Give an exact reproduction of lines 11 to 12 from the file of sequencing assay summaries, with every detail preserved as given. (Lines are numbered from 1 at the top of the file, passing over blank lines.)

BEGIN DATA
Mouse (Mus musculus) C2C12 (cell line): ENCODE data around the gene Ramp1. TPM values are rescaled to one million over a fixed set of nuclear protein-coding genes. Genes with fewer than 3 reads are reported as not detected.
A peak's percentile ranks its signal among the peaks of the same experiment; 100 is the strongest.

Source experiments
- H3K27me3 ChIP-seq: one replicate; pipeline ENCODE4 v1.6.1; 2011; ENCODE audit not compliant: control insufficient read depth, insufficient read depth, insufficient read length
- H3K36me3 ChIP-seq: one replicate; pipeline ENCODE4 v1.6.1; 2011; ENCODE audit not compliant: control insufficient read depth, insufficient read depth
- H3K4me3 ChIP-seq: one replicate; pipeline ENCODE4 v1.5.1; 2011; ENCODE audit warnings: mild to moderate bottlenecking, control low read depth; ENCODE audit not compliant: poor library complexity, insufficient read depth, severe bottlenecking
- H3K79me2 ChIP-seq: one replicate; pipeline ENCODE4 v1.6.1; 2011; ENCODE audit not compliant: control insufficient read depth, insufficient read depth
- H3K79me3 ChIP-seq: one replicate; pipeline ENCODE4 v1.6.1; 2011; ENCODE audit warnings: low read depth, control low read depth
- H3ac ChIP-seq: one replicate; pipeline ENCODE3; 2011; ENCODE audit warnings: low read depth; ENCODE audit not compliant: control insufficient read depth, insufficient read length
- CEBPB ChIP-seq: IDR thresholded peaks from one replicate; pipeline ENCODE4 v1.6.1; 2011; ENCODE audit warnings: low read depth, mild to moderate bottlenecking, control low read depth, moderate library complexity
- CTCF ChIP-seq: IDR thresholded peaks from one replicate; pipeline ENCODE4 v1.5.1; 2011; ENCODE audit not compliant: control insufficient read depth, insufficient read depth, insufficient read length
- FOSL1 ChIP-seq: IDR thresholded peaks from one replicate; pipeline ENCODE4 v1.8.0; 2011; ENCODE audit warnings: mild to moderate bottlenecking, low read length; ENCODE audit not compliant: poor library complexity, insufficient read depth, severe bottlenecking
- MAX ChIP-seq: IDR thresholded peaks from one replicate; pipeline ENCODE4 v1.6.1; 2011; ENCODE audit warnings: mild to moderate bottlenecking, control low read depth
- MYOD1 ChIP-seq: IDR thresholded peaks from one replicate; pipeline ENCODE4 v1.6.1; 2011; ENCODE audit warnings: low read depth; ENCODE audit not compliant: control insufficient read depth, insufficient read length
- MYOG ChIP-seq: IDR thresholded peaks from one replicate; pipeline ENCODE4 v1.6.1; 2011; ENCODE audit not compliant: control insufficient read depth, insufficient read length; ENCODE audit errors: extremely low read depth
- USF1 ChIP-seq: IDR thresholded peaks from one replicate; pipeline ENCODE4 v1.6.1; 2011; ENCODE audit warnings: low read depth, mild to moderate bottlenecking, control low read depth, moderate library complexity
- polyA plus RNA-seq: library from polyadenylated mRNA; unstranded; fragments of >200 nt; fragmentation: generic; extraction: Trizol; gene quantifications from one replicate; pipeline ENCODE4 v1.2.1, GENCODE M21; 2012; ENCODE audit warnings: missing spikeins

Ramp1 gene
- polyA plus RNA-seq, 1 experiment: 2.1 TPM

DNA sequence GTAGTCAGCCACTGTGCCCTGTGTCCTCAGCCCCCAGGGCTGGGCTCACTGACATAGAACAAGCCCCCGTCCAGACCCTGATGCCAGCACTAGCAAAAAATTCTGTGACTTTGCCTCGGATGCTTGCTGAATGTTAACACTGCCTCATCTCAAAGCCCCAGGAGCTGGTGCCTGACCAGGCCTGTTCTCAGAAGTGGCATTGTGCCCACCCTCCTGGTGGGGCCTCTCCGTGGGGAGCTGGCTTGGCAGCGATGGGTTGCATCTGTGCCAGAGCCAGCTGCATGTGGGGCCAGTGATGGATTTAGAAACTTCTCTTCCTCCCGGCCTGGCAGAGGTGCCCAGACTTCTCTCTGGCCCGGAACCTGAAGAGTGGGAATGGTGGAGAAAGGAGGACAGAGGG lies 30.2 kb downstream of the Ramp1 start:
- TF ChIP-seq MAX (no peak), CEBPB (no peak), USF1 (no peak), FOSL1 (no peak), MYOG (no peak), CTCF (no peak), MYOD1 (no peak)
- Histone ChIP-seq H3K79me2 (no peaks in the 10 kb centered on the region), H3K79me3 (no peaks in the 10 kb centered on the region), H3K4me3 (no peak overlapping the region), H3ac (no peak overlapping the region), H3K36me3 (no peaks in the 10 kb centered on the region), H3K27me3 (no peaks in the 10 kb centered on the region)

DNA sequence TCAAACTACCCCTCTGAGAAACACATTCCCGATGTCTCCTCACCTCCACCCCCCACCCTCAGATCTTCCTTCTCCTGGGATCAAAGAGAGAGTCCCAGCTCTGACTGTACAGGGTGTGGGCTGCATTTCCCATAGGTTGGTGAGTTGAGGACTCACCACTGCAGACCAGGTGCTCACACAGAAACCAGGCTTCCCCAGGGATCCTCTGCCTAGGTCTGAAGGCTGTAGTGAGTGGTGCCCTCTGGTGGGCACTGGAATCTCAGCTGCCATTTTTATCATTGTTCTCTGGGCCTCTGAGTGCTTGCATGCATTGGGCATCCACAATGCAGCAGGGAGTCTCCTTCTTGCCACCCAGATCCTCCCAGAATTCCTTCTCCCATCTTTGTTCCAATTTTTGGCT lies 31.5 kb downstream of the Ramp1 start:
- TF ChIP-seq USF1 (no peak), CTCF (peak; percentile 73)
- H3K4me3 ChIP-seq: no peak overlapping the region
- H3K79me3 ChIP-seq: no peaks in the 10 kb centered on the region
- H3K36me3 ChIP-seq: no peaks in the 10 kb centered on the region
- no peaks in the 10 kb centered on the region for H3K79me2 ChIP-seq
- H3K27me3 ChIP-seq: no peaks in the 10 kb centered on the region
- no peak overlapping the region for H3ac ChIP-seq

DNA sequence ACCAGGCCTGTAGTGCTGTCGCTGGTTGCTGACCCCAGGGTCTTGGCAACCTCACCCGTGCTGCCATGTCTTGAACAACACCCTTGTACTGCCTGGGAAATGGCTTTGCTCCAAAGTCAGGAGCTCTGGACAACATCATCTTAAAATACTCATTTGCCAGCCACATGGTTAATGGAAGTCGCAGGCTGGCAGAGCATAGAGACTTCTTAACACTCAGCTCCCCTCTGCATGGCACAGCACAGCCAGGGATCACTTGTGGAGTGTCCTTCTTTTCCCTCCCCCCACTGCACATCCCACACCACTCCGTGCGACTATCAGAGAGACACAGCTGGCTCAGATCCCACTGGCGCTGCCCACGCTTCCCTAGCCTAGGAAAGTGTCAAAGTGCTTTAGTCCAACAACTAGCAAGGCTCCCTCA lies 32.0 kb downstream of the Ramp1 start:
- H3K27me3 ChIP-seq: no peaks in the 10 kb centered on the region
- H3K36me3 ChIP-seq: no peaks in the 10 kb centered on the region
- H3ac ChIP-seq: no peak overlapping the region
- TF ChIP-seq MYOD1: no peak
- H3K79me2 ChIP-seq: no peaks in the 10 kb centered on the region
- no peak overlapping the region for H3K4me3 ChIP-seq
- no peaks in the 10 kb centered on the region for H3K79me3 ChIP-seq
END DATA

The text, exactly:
- CTCF ChIP-seq: IDR thresholded peaks from one replicate; pipeline ENCODE4 v1.5.1; 2011; ENCODE audit not compliant: control insufficient read depth, insufficient read depth, insufficient read length
- FOSL1 ChIP-seq: IDR thresholded peaks from one replicate; pipeline ENCODE4 v1.8.0; 2011; ENCODE audit warnings: mild to moderate bottlenecking, low read length; ENCODE audit not compliant: poor library complexity, insufficient read depth, severe bottlenecking